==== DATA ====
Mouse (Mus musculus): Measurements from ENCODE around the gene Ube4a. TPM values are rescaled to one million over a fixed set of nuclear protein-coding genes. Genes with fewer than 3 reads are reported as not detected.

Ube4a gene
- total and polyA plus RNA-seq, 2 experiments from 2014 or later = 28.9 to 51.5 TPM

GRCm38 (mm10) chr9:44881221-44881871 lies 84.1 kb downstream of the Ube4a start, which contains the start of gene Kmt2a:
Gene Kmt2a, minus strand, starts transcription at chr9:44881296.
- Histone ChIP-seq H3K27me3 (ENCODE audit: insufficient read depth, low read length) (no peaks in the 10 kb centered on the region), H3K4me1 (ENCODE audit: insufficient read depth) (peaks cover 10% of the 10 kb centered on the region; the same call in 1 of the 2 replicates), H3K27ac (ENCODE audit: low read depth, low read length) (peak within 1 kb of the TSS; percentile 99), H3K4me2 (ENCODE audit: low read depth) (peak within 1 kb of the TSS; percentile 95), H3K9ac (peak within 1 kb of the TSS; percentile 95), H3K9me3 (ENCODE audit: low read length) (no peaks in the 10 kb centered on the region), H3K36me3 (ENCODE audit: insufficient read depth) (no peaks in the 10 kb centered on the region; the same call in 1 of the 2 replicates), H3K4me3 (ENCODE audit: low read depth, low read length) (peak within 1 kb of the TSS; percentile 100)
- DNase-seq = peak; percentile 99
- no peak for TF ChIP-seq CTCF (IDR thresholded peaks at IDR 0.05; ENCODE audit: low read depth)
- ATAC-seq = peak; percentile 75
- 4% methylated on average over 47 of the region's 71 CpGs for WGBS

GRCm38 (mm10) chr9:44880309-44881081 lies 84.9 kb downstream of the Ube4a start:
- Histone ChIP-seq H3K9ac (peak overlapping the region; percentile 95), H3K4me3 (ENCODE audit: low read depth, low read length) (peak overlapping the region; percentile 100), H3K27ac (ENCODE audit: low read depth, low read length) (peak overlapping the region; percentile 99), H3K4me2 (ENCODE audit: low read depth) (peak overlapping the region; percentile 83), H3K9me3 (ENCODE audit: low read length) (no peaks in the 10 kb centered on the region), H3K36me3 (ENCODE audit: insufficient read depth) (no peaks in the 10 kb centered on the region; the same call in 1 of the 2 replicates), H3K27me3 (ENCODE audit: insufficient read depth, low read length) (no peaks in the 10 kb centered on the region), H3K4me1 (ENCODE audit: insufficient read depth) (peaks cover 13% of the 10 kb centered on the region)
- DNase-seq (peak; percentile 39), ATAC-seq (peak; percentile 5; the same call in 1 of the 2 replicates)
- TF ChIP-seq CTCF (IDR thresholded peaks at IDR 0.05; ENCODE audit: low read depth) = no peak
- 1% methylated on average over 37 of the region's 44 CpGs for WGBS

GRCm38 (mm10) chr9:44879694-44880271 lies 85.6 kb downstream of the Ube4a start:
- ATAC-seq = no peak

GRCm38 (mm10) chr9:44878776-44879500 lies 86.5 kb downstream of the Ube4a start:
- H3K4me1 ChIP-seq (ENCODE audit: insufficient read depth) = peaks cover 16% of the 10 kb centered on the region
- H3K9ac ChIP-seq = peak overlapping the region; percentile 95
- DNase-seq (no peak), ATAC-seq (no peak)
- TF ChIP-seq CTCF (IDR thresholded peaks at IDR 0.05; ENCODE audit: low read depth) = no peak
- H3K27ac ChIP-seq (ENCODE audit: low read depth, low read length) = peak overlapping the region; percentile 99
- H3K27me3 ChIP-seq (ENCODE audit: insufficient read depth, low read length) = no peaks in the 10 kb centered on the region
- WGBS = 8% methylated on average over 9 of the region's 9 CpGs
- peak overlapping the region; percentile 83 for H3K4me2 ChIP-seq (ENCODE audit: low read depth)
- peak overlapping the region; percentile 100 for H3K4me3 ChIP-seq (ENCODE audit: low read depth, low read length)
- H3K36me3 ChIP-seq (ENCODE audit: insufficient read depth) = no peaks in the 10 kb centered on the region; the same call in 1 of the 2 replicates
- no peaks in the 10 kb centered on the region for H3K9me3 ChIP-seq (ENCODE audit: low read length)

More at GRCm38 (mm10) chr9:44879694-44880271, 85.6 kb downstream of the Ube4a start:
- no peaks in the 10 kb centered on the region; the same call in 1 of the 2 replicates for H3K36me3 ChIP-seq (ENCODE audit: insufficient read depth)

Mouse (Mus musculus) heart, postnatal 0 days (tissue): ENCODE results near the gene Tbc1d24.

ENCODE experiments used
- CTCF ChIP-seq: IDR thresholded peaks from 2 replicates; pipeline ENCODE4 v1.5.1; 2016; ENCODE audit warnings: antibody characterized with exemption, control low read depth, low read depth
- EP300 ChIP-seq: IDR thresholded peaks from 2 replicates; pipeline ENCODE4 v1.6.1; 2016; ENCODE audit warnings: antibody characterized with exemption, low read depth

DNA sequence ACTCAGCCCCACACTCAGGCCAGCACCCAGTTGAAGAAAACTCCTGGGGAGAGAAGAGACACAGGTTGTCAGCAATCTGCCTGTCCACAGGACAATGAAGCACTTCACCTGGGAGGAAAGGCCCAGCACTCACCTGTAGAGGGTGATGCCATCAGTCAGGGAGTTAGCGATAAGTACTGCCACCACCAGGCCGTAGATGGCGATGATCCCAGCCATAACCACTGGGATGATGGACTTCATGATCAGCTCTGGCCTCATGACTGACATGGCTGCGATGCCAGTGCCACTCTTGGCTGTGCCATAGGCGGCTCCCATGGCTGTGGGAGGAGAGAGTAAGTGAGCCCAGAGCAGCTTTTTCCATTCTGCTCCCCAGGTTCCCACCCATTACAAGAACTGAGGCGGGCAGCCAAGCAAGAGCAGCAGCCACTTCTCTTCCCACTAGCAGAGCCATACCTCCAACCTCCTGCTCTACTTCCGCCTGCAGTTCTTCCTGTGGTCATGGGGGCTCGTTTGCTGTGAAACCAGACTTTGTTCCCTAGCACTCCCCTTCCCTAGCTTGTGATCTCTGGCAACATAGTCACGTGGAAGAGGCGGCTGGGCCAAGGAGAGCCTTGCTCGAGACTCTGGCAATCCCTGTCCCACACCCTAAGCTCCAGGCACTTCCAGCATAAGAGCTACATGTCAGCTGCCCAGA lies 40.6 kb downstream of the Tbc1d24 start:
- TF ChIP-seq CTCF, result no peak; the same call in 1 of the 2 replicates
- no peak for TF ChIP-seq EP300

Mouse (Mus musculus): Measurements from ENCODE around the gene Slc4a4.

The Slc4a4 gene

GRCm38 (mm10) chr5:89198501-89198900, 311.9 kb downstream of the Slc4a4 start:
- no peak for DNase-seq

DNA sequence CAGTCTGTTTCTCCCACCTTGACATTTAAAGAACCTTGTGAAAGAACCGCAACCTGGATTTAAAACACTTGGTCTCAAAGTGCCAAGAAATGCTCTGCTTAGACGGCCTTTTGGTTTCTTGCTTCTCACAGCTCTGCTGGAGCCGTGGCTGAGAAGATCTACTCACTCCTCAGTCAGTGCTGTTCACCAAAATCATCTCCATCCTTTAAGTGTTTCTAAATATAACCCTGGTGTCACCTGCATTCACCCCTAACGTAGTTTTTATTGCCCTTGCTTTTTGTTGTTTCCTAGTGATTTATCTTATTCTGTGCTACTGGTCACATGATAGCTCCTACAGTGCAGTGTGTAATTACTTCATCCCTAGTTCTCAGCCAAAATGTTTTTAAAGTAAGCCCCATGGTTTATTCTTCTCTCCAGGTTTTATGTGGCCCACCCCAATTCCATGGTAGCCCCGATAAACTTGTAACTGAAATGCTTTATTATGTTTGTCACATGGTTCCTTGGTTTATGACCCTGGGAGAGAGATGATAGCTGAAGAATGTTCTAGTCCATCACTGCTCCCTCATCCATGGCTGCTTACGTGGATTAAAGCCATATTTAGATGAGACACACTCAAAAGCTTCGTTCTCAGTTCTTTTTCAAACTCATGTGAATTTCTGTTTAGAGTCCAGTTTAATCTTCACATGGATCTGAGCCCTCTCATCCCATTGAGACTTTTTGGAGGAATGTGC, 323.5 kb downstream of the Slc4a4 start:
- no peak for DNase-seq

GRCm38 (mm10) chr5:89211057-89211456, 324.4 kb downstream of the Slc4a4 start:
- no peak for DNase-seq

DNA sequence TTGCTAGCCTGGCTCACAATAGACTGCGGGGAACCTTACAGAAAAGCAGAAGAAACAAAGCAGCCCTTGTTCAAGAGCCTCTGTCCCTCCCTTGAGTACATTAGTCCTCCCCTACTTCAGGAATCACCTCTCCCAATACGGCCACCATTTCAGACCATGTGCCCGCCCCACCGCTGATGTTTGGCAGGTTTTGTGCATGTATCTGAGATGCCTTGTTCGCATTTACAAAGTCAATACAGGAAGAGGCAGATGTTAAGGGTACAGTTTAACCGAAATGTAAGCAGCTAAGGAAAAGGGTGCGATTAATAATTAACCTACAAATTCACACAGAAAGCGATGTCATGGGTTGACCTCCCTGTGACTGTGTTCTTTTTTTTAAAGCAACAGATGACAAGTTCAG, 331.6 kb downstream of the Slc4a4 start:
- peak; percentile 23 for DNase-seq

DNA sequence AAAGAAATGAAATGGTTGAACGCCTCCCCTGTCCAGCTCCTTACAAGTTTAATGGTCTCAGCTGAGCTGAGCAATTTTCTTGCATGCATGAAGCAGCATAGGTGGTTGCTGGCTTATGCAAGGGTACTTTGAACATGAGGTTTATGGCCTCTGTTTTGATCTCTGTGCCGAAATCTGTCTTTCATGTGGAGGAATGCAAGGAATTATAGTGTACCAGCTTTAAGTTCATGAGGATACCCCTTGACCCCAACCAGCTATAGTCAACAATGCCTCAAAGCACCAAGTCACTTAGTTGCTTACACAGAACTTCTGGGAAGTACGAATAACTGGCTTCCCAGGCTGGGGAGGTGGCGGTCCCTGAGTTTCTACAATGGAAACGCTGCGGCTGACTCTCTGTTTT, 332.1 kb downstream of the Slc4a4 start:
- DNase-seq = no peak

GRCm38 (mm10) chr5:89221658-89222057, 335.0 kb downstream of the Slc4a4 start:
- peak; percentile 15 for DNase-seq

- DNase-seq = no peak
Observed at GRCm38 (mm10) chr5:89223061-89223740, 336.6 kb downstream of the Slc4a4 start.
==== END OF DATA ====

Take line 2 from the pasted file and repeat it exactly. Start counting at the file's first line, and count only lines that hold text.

Ube4a gene